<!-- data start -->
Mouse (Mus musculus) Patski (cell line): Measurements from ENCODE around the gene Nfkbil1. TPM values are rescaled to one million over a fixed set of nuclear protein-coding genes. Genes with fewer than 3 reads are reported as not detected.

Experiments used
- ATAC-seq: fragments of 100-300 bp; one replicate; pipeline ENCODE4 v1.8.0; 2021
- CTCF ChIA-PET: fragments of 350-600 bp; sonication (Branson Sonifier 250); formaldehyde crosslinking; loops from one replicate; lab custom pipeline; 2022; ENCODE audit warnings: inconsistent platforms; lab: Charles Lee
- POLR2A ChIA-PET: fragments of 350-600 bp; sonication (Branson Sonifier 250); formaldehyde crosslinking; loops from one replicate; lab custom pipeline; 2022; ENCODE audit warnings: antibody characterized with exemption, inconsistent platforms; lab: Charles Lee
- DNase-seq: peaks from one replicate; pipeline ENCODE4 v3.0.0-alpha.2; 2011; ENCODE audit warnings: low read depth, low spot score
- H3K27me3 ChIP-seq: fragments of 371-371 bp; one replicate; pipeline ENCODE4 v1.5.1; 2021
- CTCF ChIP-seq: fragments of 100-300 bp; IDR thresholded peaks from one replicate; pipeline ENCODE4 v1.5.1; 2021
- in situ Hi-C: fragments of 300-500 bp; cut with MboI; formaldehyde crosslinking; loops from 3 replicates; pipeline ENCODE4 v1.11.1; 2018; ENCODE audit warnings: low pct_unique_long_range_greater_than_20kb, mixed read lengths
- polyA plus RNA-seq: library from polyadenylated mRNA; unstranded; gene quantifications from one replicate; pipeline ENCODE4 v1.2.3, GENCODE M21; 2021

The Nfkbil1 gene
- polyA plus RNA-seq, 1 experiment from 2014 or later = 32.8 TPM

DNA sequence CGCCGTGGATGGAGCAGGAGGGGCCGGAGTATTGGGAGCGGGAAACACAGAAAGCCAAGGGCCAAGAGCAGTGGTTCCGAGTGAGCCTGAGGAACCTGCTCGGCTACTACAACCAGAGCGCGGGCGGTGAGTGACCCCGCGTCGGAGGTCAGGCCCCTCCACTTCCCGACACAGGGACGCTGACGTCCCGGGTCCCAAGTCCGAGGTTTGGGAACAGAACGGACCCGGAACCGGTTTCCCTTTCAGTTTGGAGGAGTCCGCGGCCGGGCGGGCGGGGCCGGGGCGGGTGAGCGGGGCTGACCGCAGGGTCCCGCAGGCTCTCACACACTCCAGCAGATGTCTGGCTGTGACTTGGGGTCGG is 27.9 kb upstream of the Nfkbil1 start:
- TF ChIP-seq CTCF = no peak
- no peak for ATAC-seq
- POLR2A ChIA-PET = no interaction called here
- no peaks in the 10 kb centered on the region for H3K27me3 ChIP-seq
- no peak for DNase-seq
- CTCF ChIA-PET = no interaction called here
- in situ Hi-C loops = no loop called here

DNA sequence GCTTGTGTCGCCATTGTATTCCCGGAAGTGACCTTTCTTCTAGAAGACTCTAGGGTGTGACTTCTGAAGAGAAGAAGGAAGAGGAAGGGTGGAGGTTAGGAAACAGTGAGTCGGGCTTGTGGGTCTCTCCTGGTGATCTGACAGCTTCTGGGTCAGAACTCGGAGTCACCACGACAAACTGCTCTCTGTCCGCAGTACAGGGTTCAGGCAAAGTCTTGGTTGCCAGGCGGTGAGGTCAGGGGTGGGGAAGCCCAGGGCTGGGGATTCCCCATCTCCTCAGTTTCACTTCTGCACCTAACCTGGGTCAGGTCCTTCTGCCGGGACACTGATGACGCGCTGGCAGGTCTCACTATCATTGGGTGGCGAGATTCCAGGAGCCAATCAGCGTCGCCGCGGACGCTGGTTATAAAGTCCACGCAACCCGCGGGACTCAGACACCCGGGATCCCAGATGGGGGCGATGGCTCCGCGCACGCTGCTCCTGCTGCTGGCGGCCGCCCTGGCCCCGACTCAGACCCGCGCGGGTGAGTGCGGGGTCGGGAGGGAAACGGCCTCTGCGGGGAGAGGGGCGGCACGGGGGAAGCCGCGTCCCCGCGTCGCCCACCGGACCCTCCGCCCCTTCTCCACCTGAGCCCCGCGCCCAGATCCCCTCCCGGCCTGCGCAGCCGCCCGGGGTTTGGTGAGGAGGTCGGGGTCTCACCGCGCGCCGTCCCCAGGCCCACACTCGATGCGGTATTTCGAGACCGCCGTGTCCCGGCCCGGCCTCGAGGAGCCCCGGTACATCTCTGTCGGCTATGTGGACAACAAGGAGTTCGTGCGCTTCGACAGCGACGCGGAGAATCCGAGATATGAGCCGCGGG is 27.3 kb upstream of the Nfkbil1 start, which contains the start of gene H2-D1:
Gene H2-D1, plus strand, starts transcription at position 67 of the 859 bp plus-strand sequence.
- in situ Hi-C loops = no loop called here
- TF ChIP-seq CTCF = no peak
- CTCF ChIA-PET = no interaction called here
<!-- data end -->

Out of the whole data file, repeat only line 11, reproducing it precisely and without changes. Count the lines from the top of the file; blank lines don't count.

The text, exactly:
The Nfkbil1 gene